1. Should I just go ahead and buy the stock I want, or should I wait for a price drop? What if it's really expensive?
|Stillborn Qwikster: Even the name was a terrible idea|
Some people have to feel they got a bargain. But for me, I generally don't worry about timing my purchase to a price dip. I'm buying companies I intend to hold for a very long time-- 3 years or more, on average. Longer if possible. Warren Buffet says, “Only buy something that you’d be perfectly happy to hold if the market shut down for 10 years.” In my current portfolio, the stocks I've held more than 6 months average a 34% annualized gain. If there's a company I've been watching and understand, which makes amazing things, and crushes their competition, and carries little debt, their stock on the rise, then I have little interest in timing the purchase just so.
2. I've heard people say "Sell in May and go away." Is there a time of year when things usually drop, so I shouldn't invest?
No, there is no such time of year. That's an old legend, once sort-of true, when the world moved slower and news was once or twice a day and traders spent half their summer at the beach club on Long Island. Those days are gone. Now things move fast and they change constantly. It never slows, not really. Get in as soon as you can, because the power of compounding will increase your invested savings exponentially over your lifetime. The sooner you get into the market, the wealthier you'll be when it's time to retire.
3. Do you have any tips? What's hot right now?
|Disney never disappoints|
Generally I duck the question entirely by pushing them to a familiar name which grows pretty consistently despite a steady, blue-chip status: Starbucks, Disney, Berkshire-Hathaway (Buffet's conglomerate). A little something for everyone.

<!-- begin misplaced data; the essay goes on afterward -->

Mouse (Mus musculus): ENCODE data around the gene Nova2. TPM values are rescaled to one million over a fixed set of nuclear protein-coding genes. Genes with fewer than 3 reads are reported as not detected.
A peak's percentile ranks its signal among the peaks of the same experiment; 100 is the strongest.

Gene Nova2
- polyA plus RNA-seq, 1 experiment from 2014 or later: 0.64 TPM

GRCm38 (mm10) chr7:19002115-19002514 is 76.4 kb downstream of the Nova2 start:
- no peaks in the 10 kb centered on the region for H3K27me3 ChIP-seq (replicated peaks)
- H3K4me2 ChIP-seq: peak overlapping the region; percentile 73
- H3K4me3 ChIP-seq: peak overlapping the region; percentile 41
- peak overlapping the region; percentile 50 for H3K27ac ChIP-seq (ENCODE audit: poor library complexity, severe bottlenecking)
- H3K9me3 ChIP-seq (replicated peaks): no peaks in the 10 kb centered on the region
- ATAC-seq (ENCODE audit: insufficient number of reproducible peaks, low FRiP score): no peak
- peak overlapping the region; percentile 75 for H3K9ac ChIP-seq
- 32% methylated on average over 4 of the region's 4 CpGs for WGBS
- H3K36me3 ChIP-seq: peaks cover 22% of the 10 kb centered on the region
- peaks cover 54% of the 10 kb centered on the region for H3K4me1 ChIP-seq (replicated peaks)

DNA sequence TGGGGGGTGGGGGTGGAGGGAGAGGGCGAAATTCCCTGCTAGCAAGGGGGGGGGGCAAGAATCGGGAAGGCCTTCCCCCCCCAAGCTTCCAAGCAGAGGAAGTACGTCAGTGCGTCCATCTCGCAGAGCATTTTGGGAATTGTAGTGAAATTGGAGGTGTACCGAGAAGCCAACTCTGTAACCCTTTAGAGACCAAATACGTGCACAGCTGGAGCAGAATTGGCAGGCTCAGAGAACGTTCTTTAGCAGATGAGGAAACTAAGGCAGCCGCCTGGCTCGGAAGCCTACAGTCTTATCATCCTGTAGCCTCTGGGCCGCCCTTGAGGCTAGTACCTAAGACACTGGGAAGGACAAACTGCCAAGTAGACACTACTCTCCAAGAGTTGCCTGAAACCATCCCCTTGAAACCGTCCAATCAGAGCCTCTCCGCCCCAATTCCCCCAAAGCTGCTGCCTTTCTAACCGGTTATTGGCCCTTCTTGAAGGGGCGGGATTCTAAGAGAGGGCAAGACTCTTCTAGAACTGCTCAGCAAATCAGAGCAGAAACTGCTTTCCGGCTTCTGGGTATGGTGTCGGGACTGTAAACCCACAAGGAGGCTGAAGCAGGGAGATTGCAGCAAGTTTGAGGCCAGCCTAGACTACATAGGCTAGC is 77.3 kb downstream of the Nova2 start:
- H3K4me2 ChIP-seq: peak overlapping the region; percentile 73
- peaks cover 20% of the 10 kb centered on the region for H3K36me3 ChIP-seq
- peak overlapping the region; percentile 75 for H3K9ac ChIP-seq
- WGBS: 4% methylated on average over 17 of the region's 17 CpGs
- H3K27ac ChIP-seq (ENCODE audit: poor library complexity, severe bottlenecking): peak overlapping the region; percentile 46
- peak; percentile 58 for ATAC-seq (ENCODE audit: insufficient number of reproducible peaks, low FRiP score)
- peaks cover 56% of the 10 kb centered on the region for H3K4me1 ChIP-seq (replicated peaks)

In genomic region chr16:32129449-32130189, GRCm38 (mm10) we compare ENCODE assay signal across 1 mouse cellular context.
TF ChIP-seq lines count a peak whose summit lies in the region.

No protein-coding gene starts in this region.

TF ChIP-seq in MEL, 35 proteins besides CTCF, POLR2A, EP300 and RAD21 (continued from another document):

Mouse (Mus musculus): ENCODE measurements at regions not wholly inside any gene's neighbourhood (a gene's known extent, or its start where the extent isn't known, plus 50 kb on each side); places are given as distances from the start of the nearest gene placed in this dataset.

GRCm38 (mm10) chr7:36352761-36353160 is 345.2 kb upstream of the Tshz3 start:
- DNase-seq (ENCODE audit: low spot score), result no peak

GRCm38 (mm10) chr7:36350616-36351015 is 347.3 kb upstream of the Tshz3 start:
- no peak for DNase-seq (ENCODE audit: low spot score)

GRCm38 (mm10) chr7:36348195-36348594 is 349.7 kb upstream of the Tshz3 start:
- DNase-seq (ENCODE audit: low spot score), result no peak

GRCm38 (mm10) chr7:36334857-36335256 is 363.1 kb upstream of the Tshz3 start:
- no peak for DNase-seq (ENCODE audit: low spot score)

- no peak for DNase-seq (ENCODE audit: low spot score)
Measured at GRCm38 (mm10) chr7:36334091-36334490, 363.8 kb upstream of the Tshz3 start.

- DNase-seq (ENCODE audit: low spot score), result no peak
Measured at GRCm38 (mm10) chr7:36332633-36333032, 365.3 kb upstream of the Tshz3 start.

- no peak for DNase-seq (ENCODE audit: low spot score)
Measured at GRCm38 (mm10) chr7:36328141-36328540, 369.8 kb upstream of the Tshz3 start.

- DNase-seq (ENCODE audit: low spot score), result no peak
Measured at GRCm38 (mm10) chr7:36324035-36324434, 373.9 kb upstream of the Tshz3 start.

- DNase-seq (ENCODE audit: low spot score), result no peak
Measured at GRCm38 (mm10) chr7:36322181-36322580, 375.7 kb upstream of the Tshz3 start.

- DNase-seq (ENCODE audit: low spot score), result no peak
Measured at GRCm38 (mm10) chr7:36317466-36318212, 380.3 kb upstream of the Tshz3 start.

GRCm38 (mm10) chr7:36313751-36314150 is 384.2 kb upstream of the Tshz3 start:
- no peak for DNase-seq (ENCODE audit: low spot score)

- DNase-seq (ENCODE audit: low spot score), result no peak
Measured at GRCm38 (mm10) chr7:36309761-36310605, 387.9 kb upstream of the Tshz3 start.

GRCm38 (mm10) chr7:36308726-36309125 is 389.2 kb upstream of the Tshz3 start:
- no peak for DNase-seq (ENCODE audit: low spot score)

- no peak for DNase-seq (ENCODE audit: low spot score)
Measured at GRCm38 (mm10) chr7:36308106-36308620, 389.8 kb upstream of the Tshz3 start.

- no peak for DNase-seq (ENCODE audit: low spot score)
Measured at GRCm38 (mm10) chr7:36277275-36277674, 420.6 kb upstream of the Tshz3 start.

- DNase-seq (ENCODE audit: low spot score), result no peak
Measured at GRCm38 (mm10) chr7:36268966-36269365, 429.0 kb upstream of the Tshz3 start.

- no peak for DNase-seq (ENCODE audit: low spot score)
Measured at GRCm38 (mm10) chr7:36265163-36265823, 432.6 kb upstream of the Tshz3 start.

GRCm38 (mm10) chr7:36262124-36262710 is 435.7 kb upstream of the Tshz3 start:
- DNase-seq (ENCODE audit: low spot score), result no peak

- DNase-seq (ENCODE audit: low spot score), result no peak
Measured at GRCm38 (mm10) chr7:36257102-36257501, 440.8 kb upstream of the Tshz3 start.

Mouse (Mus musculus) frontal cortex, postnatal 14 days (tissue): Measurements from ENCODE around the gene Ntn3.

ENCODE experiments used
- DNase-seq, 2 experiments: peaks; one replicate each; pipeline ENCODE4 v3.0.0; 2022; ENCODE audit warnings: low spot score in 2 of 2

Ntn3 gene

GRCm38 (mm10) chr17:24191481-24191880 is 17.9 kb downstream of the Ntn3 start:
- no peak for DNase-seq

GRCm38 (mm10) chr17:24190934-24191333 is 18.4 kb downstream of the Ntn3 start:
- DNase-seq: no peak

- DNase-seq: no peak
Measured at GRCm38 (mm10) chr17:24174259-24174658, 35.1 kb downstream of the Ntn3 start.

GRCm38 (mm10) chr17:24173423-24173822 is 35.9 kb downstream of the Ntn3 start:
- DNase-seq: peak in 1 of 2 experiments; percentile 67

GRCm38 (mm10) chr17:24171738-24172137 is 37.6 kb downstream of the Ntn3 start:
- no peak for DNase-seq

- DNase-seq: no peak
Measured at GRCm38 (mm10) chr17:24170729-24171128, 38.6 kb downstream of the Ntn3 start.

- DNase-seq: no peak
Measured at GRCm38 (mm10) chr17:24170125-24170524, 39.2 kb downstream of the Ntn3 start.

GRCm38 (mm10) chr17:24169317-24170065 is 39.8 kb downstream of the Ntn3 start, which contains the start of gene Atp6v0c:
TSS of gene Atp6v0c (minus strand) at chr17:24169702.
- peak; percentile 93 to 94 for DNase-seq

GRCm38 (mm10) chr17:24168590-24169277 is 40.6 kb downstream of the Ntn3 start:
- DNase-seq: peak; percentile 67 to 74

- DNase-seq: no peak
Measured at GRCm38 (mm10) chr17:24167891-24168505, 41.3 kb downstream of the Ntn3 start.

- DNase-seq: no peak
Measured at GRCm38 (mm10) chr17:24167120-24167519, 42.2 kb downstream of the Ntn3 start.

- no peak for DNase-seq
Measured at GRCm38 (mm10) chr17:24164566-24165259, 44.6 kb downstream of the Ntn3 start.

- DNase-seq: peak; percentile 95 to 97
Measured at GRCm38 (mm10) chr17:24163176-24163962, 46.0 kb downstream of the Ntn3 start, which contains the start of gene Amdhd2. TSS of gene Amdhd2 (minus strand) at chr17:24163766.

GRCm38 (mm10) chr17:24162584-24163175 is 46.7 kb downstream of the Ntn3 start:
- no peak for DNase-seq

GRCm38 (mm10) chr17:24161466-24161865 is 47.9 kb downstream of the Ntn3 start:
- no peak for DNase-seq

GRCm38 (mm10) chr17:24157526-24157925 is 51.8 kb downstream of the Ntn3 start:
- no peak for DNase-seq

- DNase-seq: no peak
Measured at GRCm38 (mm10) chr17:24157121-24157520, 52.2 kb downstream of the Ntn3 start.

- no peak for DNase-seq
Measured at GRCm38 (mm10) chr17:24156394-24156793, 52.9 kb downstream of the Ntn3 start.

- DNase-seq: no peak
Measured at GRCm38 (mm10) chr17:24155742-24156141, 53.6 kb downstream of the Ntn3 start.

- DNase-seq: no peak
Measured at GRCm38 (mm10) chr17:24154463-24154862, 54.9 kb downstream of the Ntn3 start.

4. A lot of stuff I read says I should diversify across industries, like a little bit each of energy, biotech, banks, manufacturing... What do you think?
Short answer is Yes, you should diversify across industries, as well as across nations, growth stages, market caps, even asset classes (bonds, real estate, etc). But the reality is most of us know some areas a whole lot better than others. I've mentioned before that I know nothing, repeat nothing, about commodities. Or insurance. Or medical/health care. So while I should own stocks in those areas, I do not. Because at the end of the day, the single most important rule for me is Buy what I know. That's it. How can I possibly do a deep analysis-- either prior to purchase or later, when I'm keeping track-- if I don't genuinely understand the product they make, or the process by which they make money?
So I have industries I feel I get. Auto manufacturing, online retail, social networking, finance, entertainment, and so on. Limited, but within my wheelhouse.
5. If you only had enough money for one investment, would it be real estate, stocks, bonds, gold... ?
Stocks. Hands down. Nowhere else can I average over 20% per year on my capital. Even in a bad year I eke out 10% overall. The only thing which comes close to that would be private lending, which is very risky and a totally different kind of investment.
|Looks great but it's not for everyone|
Real estate is generally a good investment, but again, it's a specialty requiring different skills and different expertise. Buying shares in a REIT (Real estate investment trust: many are traded over the counter as an exchange-traded fund) is not a bad idea if you are looking for broader diversification.
6. Choosing stocks and managing a portfolio looks confusing and difficult. Why can't I just put it into an index fund or a mutual fund and forget it?
7. How do I know when it's time to sell a stock?
There are only 4 reasons to ever sell:
- Your original investing thesis has changed or was incorrect;
- One of your holdings has grown too big and your portfolio needs to be rebalanced
- You found a better place for the money
- You have a need for a tax loss to cancel some other substantial gain